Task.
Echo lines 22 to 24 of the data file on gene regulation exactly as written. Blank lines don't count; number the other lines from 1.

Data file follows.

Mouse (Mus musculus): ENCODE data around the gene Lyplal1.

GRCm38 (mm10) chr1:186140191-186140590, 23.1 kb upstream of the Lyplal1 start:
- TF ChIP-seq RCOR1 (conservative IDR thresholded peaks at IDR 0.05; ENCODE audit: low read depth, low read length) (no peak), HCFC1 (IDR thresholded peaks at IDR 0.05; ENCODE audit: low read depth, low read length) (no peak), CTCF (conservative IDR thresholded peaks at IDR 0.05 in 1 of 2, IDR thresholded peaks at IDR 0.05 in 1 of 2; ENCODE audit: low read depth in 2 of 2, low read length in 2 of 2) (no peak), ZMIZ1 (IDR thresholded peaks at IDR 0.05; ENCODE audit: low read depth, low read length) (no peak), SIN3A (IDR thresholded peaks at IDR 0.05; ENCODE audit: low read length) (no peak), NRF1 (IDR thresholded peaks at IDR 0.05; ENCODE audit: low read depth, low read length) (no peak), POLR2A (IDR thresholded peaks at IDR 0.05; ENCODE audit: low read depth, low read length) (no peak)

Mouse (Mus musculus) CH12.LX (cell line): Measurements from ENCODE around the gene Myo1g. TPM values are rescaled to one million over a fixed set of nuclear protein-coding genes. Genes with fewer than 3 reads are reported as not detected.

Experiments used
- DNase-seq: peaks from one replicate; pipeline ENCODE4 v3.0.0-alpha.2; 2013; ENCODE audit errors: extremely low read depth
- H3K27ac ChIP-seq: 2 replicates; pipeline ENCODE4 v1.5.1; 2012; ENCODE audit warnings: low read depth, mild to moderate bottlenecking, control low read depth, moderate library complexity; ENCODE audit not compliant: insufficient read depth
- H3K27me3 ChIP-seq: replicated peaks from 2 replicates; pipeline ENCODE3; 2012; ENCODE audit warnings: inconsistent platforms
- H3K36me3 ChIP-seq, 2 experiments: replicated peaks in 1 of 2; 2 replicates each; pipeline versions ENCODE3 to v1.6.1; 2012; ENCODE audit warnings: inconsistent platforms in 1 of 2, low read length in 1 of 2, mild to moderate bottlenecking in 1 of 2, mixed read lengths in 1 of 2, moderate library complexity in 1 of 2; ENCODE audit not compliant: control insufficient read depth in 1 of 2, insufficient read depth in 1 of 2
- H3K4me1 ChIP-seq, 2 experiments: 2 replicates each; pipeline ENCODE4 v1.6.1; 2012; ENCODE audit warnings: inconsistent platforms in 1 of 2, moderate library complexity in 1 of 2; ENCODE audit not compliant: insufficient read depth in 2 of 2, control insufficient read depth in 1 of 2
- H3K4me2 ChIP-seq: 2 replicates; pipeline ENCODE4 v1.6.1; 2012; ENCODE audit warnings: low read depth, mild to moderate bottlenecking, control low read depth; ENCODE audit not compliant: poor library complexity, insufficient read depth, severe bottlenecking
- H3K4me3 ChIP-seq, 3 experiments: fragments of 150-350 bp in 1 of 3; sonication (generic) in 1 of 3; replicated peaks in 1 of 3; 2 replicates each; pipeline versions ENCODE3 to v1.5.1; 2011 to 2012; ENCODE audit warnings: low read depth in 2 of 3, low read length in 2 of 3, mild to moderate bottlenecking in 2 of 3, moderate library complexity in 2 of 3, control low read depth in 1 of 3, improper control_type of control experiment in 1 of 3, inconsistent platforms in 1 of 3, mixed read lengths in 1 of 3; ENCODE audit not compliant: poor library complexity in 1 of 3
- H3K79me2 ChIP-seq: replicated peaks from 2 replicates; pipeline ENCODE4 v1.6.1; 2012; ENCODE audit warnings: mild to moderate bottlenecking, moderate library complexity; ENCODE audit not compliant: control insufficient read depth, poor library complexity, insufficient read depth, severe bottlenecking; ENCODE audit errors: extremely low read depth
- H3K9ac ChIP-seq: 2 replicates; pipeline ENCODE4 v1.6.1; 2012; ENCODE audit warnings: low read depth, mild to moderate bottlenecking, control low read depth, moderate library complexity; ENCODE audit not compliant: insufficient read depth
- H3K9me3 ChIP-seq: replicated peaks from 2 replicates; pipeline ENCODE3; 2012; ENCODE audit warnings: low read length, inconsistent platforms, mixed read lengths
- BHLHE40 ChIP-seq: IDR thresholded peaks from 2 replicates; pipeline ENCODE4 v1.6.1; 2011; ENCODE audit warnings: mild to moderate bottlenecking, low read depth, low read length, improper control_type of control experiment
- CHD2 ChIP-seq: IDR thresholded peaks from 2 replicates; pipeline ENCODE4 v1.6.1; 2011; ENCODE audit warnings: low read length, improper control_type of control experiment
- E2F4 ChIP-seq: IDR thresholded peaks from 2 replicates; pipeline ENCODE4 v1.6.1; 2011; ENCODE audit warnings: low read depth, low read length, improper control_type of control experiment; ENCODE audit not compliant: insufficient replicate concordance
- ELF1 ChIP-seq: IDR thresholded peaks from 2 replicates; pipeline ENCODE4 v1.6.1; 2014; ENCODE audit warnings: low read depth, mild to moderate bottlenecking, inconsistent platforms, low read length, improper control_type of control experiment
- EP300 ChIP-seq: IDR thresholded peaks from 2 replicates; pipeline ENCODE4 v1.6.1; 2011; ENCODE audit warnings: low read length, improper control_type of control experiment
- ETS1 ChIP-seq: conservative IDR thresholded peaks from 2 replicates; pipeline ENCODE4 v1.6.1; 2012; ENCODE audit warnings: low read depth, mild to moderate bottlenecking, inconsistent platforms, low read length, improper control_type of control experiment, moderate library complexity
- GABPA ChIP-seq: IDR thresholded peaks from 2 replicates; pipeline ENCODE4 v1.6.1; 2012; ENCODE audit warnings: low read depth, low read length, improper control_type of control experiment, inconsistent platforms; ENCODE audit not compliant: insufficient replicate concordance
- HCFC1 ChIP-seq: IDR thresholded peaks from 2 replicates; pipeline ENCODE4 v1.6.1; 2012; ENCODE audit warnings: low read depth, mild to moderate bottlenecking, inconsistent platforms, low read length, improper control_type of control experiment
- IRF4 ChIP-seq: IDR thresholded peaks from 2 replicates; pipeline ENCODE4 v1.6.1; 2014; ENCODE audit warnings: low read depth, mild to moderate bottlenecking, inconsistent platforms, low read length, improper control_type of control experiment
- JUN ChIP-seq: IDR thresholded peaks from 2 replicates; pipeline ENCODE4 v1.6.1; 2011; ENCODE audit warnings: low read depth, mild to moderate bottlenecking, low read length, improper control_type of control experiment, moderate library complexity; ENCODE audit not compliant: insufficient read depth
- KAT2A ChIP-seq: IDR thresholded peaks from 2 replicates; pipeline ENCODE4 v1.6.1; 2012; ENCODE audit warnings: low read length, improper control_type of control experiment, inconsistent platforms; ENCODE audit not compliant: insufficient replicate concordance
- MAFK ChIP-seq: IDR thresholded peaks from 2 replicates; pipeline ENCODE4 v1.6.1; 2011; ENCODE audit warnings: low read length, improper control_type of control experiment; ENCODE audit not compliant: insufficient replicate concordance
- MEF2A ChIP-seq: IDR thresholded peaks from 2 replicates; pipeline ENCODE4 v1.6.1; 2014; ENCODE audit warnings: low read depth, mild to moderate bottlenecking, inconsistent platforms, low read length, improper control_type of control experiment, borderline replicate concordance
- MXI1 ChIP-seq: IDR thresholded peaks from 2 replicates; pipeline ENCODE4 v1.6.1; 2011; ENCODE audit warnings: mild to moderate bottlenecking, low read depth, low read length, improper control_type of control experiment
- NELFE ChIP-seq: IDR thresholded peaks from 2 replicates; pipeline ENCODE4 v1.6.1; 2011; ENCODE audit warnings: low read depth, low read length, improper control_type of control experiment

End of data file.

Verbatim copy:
- GABPA ChIP-seq: IDR thresholded peaks from 2 replicates; pipeline ENCODE4 v1.6.1; 2012; ENCODE audit warnings: low read depth, low read length, improper control_type of control experiment, inconsistent platforms; ENCODE audit not compliant: insufficient replicate concordance
- HCFC1 ChIP-seq: IDR thresholded peaks from 2 replicates; pipeline ENCODE4 v1.6.1; 2012; ENCODE audit warnings: low read depth, mild to moderate bottlenecking, inconsistent platforms, low read length, improper control_type of control experiment
- IRF4 ChIP-seq: IDR thresholded peaks from 2 replicates; pipeline ENCODE4 v1.6.1; 2014; ENCODE audit warnings: low read depth, mild to moderate bottlenecking, inconsistent platforms, low read length, improper control_type of control experiment